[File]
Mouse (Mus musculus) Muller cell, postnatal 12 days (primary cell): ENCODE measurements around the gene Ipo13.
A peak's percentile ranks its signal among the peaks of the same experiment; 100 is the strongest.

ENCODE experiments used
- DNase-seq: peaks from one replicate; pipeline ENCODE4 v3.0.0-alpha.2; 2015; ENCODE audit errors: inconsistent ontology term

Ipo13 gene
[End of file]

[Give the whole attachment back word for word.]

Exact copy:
Mouse (Mus musculus) Muller cell, postnatal 12 days (primary cell): ENCODE measurements around the gene Ipo13.
A peak's percentile ranks its signal among the peaks of the same experiment; 100 is the strongest.

ENCODE experiments used
- DNase-seq: peaks from one replicate; pipeline ENCODE4 v3.0.0-alpha.2; 2015; ENCODE audit errors: inconsistent ontology term

Ipo13 gene